A timely lesson in te reo pronunciation
A cow tree. Never heard of it? No, it's not a shrub preferred by ruminant beasts; it's the name of a Palmerston North suburb that many city residents cannot seem to wrap their tongues around.
Aokautere is among the typically mispronounced placenames in Palmerston North that could do with a vernacular revival this Maori Language Week.
Primary schools with Maori names have been encouraged to teach their pupils about the history of their monikers.
Awapuni School principal Stephen Soutar has taken that cause one step further, guiding pupils on the correct te reo pronunciation of the city's landmarks, after he found children struggling to pronounce the name of nearby Aokautere School, which they instead identified as "that school that starts with ‘A' ".
"That's the problem around here. There are a lot of long Maori placenames and people have no idea of their history or how to pronounce them," Mr Soutar said - citing Palmerston North's vowel-rich Maori name "Papaioea" as an example.
His school's name, Awapuni, translates roughly to the river lagoon, referring to the small pools that formed in the swamps upon which the suburb was built.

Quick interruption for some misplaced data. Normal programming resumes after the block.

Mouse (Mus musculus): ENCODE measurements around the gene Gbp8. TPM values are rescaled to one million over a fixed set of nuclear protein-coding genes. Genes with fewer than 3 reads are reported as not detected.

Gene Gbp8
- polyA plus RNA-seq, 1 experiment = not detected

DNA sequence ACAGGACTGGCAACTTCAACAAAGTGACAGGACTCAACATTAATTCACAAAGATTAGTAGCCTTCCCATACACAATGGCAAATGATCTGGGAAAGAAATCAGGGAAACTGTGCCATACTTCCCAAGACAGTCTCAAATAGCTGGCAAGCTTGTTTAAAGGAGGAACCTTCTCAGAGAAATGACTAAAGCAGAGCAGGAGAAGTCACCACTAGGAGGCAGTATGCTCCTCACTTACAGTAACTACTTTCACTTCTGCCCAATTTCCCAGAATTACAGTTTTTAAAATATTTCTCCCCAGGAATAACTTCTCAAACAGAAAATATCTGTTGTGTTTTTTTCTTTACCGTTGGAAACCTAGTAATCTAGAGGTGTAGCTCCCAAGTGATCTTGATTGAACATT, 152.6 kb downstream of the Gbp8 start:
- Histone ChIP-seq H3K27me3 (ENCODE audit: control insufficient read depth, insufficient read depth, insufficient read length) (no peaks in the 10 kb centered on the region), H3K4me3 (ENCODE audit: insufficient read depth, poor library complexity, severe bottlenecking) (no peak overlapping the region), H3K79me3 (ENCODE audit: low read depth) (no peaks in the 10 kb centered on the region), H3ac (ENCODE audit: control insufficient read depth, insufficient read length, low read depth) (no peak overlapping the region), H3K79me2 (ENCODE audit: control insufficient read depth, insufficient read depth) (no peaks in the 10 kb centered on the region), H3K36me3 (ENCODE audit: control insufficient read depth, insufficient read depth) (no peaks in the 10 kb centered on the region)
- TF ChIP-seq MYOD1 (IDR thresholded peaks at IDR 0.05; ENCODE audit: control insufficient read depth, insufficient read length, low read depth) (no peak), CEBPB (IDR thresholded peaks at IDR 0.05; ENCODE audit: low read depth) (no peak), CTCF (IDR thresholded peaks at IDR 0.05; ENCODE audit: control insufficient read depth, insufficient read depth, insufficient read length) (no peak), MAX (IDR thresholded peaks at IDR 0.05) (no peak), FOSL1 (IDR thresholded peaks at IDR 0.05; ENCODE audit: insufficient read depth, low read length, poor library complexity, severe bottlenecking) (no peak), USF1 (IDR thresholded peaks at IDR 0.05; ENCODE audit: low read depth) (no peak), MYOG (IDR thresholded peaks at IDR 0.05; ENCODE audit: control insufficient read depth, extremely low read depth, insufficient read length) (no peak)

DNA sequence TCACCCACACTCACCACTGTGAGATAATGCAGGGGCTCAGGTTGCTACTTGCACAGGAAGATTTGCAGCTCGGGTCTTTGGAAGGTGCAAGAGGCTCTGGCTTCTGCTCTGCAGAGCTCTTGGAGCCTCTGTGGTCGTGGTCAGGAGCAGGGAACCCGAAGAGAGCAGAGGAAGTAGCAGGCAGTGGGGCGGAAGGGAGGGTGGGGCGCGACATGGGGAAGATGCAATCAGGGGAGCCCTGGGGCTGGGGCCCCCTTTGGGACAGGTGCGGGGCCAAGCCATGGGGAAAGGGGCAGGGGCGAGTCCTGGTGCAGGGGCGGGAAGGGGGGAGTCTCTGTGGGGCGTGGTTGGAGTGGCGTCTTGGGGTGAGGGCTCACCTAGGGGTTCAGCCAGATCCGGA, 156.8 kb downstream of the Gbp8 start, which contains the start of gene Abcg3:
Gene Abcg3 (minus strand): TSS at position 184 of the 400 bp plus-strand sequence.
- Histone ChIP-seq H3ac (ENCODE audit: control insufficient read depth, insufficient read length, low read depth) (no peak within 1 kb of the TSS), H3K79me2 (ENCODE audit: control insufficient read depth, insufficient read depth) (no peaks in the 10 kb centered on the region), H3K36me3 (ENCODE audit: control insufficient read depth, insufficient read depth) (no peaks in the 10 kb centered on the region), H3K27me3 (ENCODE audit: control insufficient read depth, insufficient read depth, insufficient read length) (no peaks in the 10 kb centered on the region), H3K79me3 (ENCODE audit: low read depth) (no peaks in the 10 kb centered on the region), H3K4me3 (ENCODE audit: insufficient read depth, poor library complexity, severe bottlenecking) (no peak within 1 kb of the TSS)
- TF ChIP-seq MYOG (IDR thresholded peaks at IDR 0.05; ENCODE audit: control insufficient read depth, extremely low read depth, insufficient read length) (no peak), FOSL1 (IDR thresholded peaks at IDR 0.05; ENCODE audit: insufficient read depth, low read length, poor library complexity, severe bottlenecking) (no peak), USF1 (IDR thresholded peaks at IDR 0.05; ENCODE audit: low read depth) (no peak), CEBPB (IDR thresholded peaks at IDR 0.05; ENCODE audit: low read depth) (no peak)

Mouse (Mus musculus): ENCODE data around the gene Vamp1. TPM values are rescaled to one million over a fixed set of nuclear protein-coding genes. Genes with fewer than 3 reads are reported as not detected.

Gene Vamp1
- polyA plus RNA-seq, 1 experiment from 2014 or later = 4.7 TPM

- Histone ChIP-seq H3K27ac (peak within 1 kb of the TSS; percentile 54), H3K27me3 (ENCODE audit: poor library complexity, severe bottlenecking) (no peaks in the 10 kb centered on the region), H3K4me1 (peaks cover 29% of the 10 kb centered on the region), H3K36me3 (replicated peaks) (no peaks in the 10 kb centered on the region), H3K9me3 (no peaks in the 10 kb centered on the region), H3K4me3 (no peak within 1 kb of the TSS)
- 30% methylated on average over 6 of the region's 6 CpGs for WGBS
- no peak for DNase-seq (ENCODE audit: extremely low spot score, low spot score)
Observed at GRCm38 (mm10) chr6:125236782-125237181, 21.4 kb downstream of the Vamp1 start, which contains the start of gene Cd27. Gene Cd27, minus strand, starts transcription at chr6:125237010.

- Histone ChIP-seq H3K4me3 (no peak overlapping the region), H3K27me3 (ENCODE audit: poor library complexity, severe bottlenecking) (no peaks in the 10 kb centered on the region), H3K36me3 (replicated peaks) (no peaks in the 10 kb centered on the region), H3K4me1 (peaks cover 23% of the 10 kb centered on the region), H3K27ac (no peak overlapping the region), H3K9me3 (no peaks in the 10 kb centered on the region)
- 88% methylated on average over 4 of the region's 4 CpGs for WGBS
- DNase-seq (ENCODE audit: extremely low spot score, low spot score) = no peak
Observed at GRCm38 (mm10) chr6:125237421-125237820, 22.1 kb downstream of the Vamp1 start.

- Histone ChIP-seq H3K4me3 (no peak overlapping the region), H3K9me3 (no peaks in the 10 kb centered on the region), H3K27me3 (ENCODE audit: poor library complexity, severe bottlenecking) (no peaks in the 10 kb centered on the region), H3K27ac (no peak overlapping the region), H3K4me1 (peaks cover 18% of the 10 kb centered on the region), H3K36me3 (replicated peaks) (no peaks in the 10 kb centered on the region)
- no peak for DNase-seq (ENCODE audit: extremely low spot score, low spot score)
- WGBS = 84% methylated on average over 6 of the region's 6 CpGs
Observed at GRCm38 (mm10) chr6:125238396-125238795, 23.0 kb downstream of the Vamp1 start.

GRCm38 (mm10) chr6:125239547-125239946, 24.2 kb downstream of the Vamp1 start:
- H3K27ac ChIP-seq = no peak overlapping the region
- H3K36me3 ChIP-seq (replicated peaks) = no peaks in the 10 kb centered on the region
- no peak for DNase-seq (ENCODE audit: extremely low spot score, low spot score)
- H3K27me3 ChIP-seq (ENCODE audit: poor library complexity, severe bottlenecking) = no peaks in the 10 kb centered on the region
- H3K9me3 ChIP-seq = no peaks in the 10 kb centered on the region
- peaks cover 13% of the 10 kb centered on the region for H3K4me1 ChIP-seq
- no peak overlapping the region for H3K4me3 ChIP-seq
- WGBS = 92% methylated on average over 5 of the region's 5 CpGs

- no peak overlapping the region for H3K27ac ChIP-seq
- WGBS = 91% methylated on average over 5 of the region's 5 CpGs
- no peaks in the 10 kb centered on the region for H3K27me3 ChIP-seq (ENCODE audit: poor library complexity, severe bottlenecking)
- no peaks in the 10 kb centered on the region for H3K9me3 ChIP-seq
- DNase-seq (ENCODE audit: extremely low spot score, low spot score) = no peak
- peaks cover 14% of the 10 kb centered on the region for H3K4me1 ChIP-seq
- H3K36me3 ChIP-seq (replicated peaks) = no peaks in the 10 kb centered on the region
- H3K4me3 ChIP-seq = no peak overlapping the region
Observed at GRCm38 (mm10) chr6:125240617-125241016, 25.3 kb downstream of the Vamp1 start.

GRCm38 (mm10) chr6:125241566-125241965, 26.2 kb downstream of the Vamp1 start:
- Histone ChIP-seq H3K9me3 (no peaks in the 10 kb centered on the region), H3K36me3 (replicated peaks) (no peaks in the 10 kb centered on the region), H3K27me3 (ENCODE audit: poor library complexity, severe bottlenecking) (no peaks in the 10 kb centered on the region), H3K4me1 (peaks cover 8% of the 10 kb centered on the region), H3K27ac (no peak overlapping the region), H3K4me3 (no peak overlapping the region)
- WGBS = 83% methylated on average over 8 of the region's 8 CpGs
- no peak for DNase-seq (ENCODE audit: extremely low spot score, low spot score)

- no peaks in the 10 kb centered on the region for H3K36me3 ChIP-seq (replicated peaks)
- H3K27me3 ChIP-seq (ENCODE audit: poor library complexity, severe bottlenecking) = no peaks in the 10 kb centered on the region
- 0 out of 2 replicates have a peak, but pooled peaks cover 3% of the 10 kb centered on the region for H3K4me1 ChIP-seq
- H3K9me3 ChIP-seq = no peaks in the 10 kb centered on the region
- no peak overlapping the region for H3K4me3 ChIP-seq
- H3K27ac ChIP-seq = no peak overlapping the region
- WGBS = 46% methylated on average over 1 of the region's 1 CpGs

Hokowhitu, another school site, describes a method of assembling the Rangitaane warriors who used the riverside land as a rallying point. The warriors were customarily counted in units of "whitu" or seven.
Whakarongo School, literally translated, means to listen. But it was actually named after a chieftainess, Te Manawa museum adviser Manu Kawana says.
Similarly, Aokautere was named after Te Aokautere, a great Rangitaane chief. But its deeper meaning was more closely related to its geographical situation, Mr Kawana said. The area was named to highlight movement of the clouds, or mists, over the cliffs up the south bank of the Manawatu River, he said.
On those hills sits Tiritea School. It was built before Massey University's Turitea campus came into existence on its doorstep - but only one got the spelling right.
"Turitea" is, in fact, the correct form, and the oddity is highlighted in the school's centenary book. For reasons unknown, the Palmerston North City Council renamed the district, stream and road "Tiritea" in 1889 while building a dam, and the school, built in 1895, inherited the error. The spelling remained in use until about 1923, shortly before Massey University was founded.
It was not until the council consulted on a name for a new walkway through Bledisloe Park that Rangitaane elders challenged the error, pointing out that "Turitea" means "clear bright water" and "Tiritea" has no meaning at all.
The New Zealand Geographic Board corrected the name in 1991, but the school kept its spelling, intriguing parents and children ever since.
"We are wrong, apparently, but we have been around for well over 100 years, so it's unlikely to change any time soon," principal Glenys Edmonds said.
- Manawatu Standard
Do you own your home?Related story: Hot house prices lure buyers to provinces